There’s a certain charm about living in an old, rustic home, particularly if it’s a protected building or somewhere of historical importance. That said, aging buildings tend to be rather expensive to run thanks to old heating systems and such like, but there are ways to bring costs down – and here’s how.

Invest in underfloor heating

If your radiators take forever to heat up and are rather ineffective at warming your property, you might want to consider ProWarm Underfloor Heating Mats. These are a great option for old houses as heating mats can be installed under stone or tile floors (typical characteristics of older builds) and will keep your feet warm on those chilly winter mornings. They can be cut to size allowing for maximum floor coverage and as they’re designed to warm large areas quickly and efficiently heating systems of this kind should be a lot more cost effective.

Make sure your walls are insulated

Was your home built before 1919? If so, its external walls are probably solid rather than cavity walls which are made up of two layers with a gap in between. Heat can easily escape through a solid wall, so it’s a good idea to have them insulated as this will stop the warm air from your home making its way into the colder environment outside. Solid walls can be insulated from the inside or outside and could save you a lot of money in the long run.

Make sure your home is draught proof

As well as insulating your walls you can also bring own utility bills by making sure your home is as draught proof as possible. This will help to retain heat and prevent cold air from bringing down the temperature of your property. There are many ways to keep draughts out such as sealing around doors and windows, investing in draught excluders and insulating the letterbox flap all of which can make for a much more comfortable living environment. Double glazing will also help and if you find your house is still hard to warm, try making or buying some thick, double-lined, thermal curtains for each of the main windows.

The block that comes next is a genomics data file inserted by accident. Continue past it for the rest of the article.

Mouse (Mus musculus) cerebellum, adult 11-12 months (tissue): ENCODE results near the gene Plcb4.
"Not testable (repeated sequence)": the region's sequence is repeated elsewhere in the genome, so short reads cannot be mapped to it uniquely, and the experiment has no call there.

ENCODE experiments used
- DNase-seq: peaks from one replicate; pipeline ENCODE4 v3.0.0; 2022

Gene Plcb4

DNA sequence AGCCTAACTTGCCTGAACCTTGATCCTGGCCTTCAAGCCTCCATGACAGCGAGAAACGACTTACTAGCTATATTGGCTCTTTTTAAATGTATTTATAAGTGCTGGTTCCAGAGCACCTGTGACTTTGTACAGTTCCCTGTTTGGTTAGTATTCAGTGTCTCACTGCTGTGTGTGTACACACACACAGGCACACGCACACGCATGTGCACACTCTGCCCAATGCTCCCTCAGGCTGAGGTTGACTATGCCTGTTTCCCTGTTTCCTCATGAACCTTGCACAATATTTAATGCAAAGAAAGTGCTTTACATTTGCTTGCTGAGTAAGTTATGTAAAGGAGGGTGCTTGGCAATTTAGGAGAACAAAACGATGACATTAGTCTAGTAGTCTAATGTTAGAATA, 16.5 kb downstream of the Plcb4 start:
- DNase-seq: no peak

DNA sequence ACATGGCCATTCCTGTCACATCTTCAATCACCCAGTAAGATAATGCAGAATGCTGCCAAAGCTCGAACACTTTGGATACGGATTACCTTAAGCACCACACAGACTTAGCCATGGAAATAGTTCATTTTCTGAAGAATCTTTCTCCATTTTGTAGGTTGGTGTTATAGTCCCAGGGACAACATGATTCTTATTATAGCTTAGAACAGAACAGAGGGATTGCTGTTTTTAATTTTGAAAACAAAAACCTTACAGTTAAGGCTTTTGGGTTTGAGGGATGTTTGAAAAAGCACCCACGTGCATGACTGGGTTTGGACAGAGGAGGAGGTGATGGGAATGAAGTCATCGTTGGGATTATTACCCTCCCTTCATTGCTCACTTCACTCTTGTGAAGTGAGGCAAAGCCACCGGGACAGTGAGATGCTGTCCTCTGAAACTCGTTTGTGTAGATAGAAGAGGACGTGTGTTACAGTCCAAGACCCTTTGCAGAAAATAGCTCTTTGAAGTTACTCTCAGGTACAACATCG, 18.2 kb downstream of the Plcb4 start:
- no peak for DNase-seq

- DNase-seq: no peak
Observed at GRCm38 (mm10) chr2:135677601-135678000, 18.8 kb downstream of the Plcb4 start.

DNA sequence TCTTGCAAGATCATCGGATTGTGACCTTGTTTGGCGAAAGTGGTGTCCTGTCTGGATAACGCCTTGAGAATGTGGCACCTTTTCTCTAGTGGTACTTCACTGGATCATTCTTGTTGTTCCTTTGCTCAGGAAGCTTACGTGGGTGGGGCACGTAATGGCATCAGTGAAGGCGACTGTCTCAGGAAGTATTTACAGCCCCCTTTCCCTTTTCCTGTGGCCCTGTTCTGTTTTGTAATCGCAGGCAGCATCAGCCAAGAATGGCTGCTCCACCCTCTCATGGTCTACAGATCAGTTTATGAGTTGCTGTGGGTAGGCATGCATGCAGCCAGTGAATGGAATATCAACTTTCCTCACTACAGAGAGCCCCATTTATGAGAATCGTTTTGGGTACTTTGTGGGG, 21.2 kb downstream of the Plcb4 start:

What’s more, as many old houses have good old-fashioned stone chimneys you might want to think about draught proofing these when they’re not in use. Everything from chimney balloons to chimney sheep – draught excluders made from natural sheep’s wool – will help you do this or you could simply use plastic bags. Just don’t forget they are there before lighting the fire.

Turn electric items off standby

Whether your property is ten or 100 years old you can save money by turning electrical items off standby. The average UK household wastes between £45 and £80 a year on standby power, so be sure to turn everything off at the wall to avoid throwing money down the drain. Moreover, you could even think about upgrading the appliances in your house and replacing old fridges, microwaves, toasters and such like to more energy-efficient models. These days, most white goods and other gadgets carry a new EU label which tells you exactly how efficient they are allowing you to make an informed choice.

Running an old home for less is relatively simple, you’ve just got to go green and think carefully about how to conserve energy.

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  1. avatar
    Carol McDonald